Thou thoughtest that I was altogether such a one as thyself:
But I will reprove thee, and set them in order before thine eyes.
22 Now consider this, ye that forget God,
Lest I tear you in pieces, and there be none to deliver:
23 Whoso offereth the sacrifice of thanksgiving glorifieth me;
And to him that ordereth his way aright
Will I show the salvation of God.


From this quotation we learn that, if men turn to God and follow Him consistently, He will hear and answer them in times of stress and trouble. It is further stated that, if they do not follow Him constantly, they may in times of disaster cry to Him; but He gives no assurance that they will be heard. A continued and willful rejection of God and Christ on the part of the sinner has a disastrous reaction upon him in that such an attitude most frequently hardens the heart and renders the sinner incapable of genuine "repentance toward God and faith toward Christ" (Acts 20:21). But at the same time through fear one may cry out for mercy--when it is too late. On this very point Hosea spoke to the nation of Israel, together with the priests and the royal house. Having condemned them for their evil, sinful lives, the prophet declared that "They shall go with their flocks and with their herds to seek Jehovah; but they shall not find him: he hath withdrawn himself from them" (Hosea 5:6). (See Ps. 18:39-42.)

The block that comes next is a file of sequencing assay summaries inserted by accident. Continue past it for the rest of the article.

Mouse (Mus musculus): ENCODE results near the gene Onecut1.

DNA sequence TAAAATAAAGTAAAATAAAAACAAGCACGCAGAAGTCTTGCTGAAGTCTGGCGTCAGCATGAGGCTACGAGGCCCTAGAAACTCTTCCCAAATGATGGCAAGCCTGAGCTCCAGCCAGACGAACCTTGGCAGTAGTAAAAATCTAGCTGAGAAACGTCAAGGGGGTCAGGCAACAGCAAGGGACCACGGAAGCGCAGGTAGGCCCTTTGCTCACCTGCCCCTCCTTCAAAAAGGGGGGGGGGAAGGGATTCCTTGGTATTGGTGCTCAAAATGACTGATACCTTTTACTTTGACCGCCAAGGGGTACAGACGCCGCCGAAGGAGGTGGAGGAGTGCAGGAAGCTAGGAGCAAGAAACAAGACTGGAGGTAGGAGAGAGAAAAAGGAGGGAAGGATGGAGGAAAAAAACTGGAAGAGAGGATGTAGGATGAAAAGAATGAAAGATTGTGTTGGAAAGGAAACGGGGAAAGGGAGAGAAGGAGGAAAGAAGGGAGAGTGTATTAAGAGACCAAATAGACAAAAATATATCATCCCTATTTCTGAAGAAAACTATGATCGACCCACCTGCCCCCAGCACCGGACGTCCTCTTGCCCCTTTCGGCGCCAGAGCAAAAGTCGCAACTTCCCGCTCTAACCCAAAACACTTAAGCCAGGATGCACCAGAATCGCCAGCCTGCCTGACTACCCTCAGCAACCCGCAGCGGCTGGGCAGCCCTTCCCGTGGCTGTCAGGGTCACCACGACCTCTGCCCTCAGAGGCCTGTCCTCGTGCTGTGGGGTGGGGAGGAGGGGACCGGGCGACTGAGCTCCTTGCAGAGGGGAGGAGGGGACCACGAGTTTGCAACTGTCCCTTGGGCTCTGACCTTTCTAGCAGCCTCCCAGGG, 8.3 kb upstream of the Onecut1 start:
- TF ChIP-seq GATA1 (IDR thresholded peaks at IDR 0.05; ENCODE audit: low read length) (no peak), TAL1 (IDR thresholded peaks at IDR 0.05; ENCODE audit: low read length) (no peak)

On the other hand, every earnest heart that turns in genuine repentance to "the Lamb of God that taketh away the sin of the world" and in true faith accepts Him shall be saved; for "him that cometh unto me, I will in no wise cast out" (John 6:37), declared the Saviour.


² In presenting my views on this subject, I wish to state in no uncertain sound that what I shall set forth concerning this matter is what I have got from the study of the Word of God and what the Lord has given me in answer to believing prayer. I feel that the Lord has fulfilled to me, in a measure at least, the promise that "... if any of you lacketh wisdom, let him ask of God, who giveth to all liberally and upbraideth not; and it shall be given him." God does honor faith. He urges us to pray for spiritual illumination and understanding. To Him be all the glory for whatever truth I may be able to present in this book, or in any other treatise. I am convinced that God flashes truth into the mind of the one who is ready to receive it, who has stored up the Word of God in his heart, who prays for spiritual understanding, and who searches and digs for it as one does for gold, silver, and precious stones (Prov. 2:1-5)--but never apart from the Written Word, nor contrary to it. (For a discussion of Prov. 2:1-5 see "Conditions of Understanding the Word," page 20, of my volume,
The World's Greatest Library Graphically Illustrated.) Having, in a measure at least, complied with these conditions, I feel that the Lord has made good this promise to me--to some degree. I therefore present this message of the atonement and ask the reader to consider it with an open mind and with a real desire to know the truth of God on this most important subject.